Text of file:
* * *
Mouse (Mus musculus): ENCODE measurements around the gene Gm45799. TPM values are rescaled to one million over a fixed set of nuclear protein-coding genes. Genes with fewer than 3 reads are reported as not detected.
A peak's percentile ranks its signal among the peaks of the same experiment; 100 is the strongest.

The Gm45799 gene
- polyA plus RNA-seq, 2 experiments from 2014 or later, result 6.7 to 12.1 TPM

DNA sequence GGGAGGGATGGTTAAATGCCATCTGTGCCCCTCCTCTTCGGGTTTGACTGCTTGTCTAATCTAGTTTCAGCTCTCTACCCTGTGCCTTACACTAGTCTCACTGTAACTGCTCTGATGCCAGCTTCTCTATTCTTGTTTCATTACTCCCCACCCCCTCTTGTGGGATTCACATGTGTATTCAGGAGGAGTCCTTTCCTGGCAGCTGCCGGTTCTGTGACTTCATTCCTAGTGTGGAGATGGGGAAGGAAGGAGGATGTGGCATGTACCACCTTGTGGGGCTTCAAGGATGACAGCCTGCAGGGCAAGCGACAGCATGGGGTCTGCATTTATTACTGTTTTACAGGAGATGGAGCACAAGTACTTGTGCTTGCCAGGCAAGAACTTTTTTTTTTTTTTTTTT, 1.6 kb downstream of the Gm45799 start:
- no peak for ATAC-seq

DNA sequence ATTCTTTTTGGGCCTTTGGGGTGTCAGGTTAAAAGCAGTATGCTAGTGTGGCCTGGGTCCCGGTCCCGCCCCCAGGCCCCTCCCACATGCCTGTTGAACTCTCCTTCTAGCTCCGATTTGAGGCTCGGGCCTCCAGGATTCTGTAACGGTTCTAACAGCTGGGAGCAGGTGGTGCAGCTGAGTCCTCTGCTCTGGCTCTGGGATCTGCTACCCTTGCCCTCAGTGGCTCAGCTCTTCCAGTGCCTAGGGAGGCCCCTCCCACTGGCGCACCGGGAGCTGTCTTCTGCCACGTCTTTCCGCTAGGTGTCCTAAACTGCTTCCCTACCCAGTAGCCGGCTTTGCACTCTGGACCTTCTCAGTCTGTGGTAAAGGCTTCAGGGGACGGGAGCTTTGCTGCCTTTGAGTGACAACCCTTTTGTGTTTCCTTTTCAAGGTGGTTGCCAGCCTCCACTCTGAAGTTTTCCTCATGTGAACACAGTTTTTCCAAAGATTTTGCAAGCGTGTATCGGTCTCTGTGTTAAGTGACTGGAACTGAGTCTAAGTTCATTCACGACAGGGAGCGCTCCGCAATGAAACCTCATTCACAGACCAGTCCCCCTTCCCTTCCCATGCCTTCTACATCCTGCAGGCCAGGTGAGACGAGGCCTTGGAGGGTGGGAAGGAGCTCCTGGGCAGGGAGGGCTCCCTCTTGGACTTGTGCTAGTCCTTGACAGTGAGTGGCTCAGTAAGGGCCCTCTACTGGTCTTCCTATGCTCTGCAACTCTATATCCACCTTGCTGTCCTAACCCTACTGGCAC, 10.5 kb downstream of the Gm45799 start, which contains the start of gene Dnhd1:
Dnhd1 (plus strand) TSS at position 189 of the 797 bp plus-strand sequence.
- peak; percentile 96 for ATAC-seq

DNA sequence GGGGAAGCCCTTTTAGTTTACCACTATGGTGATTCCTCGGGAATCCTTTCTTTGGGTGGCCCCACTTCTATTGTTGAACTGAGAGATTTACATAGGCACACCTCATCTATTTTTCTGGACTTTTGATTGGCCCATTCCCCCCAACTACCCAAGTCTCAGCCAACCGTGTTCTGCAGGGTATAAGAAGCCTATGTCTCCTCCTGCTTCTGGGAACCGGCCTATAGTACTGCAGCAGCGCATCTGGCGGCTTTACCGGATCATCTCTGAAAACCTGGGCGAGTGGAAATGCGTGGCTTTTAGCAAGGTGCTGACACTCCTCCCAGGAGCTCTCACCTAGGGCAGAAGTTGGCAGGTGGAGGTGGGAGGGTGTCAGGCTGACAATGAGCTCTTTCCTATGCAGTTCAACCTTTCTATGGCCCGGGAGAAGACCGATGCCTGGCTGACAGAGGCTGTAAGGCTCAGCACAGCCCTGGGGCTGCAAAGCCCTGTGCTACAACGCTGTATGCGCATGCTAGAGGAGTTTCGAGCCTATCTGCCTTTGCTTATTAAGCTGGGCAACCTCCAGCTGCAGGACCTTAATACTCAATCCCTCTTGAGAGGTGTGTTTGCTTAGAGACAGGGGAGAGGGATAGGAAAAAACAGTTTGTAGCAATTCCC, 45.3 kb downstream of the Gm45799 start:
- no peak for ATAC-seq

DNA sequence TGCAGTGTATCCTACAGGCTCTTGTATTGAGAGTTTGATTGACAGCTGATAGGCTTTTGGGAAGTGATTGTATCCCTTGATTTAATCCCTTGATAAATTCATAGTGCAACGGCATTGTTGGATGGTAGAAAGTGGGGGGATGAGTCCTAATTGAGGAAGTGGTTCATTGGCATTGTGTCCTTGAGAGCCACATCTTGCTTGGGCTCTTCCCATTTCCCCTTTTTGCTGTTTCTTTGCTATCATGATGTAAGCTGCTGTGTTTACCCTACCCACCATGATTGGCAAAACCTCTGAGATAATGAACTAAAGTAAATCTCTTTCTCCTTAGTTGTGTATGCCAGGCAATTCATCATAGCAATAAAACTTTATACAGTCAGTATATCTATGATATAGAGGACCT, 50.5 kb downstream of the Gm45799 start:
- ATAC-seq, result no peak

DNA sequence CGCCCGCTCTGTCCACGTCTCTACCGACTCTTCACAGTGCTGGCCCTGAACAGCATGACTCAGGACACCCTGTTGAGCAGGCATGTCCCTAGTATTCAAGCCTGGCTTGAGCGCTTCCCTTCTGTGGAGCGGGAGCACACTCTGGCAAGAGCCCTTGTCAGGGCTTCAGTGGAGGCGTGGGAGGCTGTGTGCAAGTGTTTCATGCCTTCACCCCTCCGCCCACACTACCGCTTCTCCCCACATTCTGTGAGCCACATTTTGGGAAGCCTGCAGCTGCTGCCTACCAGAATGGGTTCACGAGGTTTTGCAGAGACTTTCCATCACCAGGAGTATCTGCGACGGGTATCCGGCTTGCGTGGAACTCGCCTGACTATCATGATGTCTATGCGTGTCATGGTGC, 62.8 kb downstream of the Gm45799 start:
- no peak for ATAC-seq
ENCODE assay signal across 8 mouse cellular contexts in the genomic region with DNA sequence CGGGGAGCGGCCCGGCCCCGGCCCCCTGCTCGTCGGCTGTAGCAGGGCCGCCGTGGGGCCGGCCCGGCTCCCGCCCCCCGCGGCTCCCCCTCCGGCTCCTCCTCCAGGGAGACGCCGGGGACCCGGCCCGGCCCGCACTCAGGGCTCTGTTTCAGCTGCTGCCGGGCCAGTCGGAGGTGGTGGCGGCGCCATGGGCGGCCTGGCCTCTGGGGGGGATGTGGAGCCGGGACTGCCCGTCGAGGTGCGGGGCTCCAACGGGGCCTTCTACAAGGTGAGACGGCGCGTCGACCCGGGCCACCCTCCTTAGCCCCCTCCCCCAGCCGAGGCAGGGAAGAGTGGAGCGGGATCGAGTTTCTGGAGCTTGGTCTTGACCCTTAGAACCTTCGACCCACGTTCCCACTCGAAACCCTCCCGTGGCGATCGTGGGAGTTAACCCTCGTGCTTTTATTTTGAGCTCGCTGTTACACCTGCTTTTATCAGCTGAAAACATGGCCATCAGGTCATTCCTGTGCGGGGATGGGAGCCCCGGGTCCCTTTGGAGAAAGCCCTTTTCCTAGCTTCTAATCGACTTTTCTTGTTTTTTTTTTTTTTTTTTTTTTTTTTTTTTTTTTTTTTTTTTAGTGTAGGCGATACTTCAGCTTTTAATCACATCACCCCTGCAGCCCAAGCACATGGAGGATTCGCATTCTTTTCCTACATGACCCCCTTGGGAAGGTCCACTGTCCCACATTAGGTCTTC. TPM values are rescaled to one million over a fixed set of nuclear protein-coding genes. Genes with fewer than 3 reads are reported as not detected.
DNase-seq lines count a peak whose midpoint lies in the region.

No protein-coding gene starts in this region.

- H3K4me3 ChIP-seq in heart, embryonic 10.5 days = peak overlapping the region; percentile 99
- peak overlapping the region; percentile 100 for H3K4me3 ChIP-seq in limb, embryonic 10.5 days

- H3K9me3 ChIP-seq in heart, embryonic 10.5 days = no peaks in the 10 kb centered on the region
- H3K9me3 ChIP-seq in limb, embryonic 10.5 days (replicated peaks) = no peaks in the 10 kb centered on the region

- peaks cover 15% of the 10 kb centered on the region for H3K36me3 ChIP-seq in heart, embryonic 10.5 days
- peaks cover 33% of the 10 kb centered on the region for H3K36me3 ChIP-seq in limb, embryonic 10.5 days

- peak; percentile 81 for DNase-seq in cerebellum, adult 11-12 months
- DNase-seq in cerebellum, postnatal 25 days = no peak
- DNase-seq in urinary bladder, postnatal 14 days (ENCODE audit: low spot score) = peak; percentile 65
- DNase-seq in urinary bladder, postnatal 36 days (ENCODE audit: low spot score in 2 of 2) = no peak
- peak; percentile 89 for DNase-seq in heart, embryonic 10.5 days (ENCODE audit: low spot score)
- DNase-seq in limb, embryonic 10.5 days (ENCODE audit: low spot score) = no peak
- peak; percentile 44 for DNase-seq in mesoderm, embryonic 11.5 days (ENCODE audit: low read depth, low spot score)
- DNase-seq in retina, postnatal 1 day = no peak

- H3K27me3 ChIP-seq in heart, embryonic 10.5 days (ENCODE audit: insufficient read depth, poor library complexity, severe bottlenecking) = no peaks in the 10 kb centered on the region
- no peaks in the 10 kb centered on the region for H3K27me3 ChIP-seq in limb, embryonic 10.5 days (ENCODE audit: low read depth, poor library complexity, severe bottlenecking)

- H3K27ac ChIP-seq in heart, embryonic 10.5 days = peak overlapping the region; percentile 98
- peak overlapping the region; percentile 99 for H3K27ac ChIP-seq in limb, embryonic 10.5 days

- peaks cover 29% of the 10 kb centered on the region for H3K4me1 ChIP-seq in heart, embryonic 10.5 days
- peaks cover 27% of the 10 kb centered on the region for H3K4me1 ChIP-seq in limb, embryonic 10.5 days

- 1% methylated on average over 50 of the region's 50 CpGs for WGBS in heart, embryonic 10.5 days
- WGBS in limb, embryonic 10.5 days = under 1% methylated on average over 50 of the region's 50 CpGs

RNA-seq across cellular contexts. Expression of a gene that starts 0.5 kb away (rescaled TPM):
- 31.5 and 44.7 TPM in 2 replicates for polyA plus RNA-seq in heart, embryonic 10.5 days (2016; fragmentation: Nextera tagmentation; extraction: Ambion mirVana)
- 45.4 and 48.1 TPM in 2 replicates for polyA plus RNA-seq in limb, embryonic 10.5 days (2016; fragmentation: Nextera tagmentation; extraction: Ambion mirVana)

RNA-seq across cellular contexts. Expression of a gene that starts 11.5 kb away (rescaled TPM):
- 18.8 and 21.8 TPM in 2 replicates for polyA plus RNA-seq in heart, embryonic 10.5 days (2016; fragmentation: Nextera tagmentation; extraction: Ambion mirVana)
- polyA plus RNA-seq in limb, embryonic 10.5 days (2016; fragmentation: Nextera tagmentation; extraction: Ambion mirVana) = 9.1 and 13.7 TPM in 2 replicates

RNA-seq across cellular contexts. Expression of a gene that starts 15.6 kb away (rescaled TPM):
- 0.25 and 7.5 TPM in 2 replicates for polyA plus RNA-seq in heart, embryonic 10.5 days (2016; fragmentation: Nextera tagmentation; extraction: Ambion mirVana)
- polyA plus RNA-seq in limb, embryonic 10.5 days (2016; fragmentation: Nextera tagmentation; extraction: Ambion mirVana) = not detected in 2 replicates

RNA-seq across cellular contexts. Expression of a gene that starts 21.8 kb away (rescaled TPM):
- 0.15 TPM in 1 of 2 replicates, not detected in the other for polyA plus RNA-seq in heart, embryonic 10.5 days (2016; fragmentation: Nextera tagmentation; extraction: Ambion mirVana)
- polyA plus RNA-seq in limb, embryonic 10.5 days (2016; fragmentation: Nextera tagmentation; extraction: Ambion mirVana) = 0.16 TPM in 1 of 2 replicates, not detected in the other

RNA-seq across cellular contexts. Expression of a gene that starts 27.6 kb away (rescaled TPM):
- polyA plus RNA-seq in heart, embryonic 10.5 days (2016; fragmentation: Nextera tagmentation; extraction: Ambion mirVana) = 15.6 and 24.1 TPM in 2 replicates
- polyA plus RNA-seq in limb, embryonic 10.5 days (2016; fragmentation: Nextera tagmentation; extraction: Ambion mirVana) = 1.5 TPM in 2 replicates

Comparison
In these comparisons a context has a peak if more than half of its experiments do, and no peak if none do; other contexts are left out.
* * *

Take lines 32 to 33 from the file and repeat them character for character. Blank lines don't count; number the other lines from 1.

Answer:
- DNase-seq in retina, postnatal 1 day = no peak

- H3K27me3 ChIP-seq in heart, embryonic 10.5 days (ENCODE audit: insufficient read depth, poor library complexity, severe bottlenecking) = no peaks in the 10 kb centered on the region